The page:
"Are you—that one?" she said.

"Yes," he answered. "I'm the one who got married." And the cloud fell on his face again, and for a minute or so rested there. For he thought this thing which had happened to him was cruel and hideous, and he had never ceased to rebel against it bitterly.

Meg drew a little closer to him, but she said no more about what she knew he was thinking of. She was a clever little thing, and knew this was not the time.

And after they had eaten of the good things, until hunger seemed a thing of the past, the afternoon began as a fairy story indeed. Little by little they began to realise that John Holt was their good and powerful giant, for it seemed that he was not only ready to do everything for them, but was rich enough.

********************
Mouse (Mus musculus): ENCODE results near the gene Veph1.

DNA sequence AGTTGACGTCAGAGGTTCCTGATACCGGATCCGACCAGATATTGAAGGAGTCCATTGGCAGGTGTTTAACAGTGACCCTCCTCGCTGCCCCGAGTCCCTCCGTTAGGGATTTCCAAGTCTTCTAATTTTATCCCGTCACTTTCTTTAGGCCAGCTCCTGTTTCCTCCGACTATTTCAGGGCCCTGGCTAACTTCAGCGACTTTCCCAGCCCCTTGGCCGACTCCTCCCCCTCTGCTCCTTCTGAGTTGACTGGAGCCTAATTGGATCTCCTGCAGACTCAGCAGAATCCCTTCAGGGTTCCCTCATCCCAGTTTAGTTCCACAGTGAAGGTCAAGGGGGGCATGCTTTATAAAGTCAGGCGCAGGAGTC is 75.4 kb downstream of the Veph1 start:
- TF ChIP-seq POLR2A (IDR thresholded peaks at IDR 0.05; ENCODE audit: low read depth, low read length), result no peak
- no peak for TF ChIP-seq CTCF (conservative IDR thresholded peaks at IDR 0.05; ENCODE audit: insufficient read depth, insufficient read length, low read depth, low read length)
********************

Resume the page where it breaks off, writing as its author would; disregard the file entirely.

"Have you been to the Midway Plaisance?" he asked them. He felt very sure, however, that they had not, or that if they had, with that scant purse, they had not seen what they longed to see.

"No, we haven't," said Meg. "We thought we would save it until we had seen so many other things that we should not mind so very much only seeing the outsides of places. We knew we should have to make up stories all the time."

"We won't save it," said John Holt. "We'll go now. We will hobnob with Bedouins and Japanese and Turks, and shake hands with Amazons and Indians; we'll ride on camels and go to the Chinese Theatre. Come along."